And then Berry left, and R.E.M. became a different band that I didn’t like nearly as much as the old R.E.M. Over time, I started to feel a weird resentment about that. In the first part of Perfect Circle, I likened my relationship with R.E.M. to a marriage; it’s a different kind of marriage than what Mills describes, but it still suggests a level of commitment that over time builds bonds predicated on a set of expectations and emotional needs. As a fan, you get used to a band being a certain way; you get attached to sounds, lineups, production styles, album-cover typefaces, and whatever other little details get magnified in your mind. When these things change, your relationship changes. It’s like your spouse suddenly developing a serious drinking problem, or becoming a born-again Christian. The reality is that no artist is beholden to an audience’s desires, because those desires are so wide and disparate that satisfying them would be impossible. But in the mind of a fan, artistic whims or changes of life can feel like betrayals.

It’s like I didn’t even know R.E.M. anymore. How dare they lose a member and not be considerate enough to make records I cared about more? Not that I was the only R.E.M. fan who failed to engage with Reveal and Around The Sun, though the former has its defenders, including Mills (who called it “very underrated” when I interviewed him last October) and Bono, who insisted in a 2003 interview that Reveal is “one of the best records they’ve ever made.” After the mixed-to-negative reception Up received, critics were generally warm to Reveal, with many reviews making a concerted effort to suggest that R.E.M. “was back.” (There’s no surer sign that a band has officially entered its “late period” than reviewers insisting that every new record is a “return to form,” therefore discrediting whatever record they were insisting was a return to form a few years later.) 

Reveal is certainly a brighter, poppier, and more upbeat record than Up, and given that R.E.M. worked once again with producer Pat McCarthy and many of the same backing musicians, supporters might be inclined to look at Up as the rough draft for what became Reveal. It’s just not a view I happen to share. Up has plenty of flaws: It’s too long, it’s a little same-y, and it’ll pull you into a deep depression if you listen to it more than once at a time. But Up has a heft to it, a resonance, a feeling that R.E.M. bled a little in order to make it. I hate using this word to describe music, but Up is an honest record, almost to a fault. 

Reveal, however, takes the sound of Up and removes the guts. Reveal is gentle, meandering prettiness signifying nothing; it is the first truly empty R.E.M. record. The snappy single “Imitation Of Life” might have demonstrated that R.E.M.’s pop instincts were still intact (though the song stiffed on the charts, peaking at No. 83), but the band was retreating into studio technique and emotional constipation.

Which brings us to the R.E.M. record nobody—least of all the band—likes, Around The Sun. Garnering some of the worst reviews and record sales of their career, Sun found R.E.M. so far removed from guitar-based rock music that it had drifted into limp Muzak with the potency of lukewarm water. Ten years earlier, R.E.M. made the loudest, most twisted music of its career with Monster; that album has many detractors, but only the most ardent contrarian would’ve preferred the flaccid listlessness of R.E.M.’s Around The Sun period. 

This is what R.E.M had been moving toward since Berry’s exit. Up and Reveal were reflections of a band in search of a new identity; those records had their share of hits and misses, but Around The Sun suggested that R.E.M.’s quest for a viable second act might ultimately be a failure. Disaffection and insecurity are the binding principles of this period, but on Sun, a palpable feeling of hopelessness entered the mix. As Buck later told Spin, “we had been stuck in this downward spiral for a while,” and Around The Sun was rock bottom.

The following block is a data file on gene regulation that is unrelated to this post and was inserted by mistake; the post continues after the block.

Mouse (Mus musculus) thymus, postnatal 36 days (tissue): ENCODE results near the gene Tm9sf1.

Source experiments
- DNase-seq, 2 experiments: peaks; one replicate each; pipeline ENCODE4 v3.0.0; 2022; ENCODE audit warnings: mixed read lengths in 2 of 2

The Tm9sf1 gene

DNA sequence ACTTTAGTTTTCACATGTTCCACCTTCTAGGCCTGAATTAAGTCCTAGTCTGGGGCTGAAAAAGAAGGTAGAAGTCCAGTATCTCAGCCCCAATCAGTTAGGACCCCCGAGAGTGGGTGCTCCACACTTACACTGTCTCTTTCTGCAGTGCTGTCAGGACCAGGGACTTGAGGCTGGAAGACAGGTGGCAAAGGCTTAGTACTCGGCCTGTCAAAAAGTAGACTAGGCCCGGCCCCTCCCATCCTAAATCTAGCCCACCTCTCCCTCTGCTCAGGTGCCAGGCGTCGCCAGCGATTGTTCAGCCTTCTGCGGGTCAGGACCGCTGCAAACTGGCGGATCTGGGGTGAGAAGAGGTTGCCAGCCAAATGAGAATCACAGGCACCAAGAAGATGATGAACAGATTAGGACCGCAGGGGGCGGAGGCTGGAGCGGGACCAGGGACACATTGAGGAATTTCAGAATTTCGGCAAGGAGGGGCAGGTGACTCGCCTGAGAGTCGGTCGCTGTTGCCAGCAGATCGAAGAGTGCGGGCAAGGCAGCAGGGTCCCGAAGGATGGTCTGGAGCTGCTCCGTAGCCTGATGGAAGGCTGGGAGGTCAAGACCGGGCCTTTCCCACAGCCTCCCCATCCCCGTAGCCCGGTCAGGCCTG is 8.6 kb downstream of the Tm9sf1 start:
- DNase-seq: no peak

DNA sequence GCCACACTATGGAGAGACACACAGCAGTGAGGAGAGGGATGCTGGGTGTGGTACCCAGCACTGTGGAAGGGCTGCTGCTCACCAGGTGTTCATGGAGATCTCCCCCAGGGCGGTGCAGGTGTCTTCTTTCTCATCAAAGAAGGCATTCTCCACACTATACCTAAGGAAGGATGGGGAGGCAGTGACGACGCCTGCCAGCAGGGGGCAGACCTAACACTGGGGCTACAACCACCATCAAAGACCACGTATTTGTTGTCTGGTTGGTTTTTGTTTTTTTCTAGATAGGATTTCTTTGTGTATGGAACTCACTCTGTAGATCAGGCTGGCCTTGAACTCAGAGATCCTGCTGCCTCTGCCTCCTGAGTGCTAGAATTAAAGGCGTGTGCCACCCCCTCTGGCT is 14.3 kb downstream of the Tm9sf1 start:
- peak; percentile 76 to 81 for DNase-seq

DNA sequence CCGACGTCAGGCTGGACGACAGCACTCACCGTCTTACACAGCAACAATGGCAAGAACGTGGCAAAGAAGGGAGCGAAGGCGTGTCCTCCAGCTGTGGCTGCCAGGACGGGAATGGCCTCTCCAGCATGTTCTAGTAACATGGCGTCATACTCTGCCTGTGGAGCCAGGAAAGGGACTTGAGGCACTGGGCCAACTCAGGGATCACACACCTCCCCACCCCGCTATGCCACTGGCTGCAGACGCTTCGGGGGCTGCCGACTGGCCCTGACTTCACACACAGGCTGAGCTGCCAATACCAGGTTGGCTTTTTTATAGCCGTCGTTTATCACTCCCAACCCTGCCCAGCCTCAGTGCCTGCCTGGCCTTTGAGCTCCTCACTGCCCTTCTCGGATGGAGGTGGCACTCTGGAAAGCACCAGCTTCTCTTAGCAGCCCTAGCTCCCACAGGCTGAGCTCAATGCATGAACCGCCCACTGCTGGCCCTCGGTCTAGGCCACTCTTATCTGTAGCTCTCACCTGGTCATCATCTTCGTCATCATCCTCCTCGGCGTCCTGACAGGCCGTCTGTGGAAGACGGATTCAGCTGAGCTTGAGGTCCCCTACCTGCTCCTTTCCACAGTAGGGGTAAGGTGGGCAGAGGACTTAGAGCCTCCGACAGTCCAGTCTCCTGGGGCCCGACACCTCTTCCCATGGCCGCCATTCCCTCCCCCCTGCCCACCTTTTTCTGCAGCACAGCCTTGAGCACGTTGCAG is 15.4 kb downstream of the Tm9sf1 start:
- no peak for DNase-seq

R.E.M. was only able to admit this with the benefit (and safety) of hindsight. The press tour for 2008’s Accelerate sometimes resembled an Around The Sun piñata party, with Buck taking particular relish in whacking the record in interviews. Reading over press clippings from the period, it’s funny to see how Buck doesn’t even utter the words Around The Sun, referring to it only as “the last record.”

“It’s not until the last record that I felt the wheels were starting to come off,” he told Michael Azerrad in Spin. “We got into this process where we would just book a huge amount of time in the studio and go in and fiddle around. And it drove me nuts, it was kind of like the war in Iraq—we don’t know why we got in there, we don’t know how to get out, and we don’t know what we’re trying to accomplish. If it had been the best record we’d ever made and everyone said it was Pet Sounds, I could put up with the eight months in the studio and the frustration. But it wasn’t.”

No, Around The Sun really isn’t really as bad as the Iraq war. But the comparison does sum up R.E.M.’s rudderlessness, a lack of direction and purpose so profound it had become difficult to support them. I had changed right along with R.E.M. in those years, and as a person suddenly in his mid-20s, I was also trying to figure out who I was. R.E.M. reminded me of a version of myself I no longer wanted to be. The new albums definitely weren’t worth my time, and I wasn’t interested in re-living my teen years by digging out the old albums. Frankly, I was sick of R.E.M., and ready to move on. 

Eventually, an old record I never liked very much brought me back to the fold, making what was overly familiar sound fresh again. But not before I attempted to sever ties with R.E.M. once and for all. 

Coming up: There’s no other album like Fables Of The Reconstruction in R.E.M.’s catalog. I’ll talk about what makes it unique, and how re-discovering it made me remember why I loved R.E.M. (With special guest Patton Oswalt!)